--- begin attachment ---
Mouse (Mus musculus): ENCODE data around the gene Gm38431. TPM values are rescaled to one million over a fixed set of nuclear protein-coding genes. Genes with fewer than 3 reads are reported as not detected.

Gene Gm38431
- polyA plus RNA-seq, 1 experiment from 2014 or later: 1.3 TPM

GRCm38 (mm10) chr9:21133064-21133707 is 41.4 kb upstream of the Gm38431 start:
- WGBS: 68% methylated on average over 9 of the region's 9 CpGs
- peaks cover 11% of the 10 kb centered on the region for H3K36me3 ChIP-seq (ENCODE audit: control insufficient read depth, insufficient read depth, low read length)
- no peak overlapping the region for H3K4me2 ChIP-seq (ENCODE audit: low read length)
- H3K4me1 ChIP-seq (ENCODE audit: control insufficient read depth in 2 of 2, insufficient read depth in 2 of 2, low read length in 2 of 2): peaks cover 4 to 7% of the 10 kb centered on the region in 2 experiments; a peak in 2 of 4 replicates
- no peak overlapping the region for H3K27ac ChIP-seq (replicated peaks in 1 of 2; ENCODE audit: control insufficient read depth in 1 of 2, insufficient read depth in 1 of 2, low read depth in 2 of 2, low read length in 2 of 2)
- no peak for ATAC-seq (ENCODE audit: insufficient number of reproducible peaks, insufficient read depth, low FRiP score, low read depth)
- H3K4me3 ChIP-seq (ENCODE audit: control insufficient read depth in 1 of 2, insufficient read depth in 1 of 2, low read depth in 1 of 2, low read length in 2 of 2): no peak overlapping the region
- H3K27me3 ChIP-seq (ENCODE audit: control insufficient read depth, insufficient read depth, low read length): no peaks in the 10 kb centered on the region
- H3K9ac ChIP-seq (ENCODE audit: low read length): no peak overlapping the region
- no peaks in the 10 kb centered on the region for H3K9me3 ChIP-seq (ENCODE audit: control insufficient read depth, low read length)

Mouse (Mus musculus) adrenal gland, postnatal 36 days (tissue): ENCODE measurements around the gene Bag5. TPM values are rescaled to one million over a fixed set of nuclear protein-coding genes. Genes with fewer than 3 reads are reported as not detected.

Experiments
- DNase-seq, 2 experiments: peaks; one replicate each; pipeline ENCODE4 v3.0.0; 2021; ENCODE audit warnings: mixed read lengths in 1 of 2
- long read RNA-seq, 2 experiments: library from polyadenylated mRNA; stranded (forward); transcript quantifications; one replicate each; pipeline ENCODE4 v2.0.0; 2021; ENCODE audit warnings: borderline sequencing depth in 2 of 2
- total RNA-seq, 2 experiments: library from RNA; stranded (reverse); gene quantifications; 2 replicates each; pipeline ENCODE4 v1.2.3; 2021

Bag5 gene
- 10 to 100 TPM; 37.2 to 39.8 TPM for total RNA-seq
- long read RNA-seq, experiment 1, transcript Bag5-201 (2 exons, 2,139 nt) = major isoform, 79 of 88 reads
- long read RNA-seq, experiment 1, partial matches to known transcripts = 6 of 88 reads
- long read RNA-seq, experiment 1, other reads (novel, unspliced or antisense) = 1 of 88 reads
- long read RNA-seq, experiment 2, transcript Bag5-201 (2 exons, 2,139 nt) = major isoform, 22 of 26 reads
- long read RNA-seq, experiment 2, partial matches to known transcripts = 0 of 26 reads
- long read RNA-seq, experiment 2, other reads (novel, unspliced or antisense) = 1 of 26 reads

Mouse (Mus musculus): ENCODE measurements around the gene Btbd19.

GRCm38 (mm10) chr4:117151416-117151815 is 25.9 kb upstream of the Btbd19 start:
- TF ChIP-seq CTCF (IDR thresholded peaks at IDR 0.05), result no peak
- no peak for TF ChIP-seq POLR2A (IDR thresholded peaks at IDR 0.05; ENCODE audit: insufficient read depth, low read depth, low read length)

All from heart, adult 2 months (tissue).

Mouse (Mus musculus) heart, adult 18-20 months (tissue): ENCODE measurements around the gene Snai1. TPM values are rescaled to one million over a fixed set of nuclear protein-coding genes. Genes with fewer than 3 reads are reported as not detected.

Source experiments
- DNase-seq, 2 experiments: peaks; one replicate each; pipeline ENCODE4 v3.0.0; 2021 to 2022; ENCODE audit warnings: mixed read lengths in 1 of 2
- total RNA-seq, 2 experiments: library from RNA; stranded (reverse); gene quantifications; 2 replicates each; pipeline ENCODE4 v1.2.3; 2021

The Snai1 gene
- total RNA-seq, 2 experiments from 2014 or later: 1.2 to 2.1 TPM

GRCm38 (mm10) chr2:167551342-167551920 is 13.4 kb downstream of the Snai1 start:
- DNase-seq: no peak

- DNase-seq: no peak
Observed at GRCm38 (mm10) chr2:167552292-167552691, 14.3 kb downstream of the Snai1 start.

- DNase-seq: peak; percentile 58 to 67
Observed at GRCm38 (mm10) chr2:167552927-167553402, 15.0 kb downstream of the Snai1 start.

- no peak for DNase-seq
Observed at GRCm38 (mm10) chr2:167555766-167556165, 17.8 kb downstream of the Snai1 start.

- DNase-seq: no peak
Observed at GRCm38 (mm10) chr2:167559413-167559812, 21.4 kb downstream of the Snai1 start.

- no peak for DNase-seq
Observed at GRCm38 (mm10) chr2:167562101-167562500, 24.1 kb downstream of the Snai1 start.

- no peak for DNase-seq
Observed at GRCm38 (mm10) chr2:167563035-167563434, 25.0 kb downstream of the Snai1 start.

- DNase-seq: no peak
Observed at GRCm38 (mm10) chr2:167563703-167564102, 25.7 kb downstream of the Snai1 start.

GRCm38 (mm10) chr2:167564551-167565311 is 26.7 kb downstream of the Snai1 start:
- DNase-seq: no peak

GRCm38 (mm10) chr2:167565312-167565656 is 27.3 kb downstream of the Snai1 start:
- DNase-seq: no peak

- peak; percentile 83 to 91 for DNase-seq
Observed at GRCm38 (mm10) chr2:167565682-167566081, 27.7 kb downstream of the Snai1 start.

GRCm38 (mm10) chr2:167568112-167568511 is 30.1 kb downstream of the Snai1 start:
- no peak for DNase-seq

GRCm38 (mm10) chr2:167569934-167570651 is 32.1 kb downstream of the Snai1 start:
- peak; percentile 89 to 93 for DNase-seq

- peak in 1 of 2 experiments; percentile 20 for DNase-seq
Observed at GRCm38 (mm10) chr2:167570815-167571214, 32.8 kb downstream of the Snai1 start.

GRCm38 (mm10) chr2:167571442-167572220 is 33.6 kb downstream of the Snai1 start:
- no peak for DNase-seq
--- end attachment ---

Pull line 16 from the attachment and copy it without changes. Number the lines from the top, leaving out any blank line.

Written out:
Experiments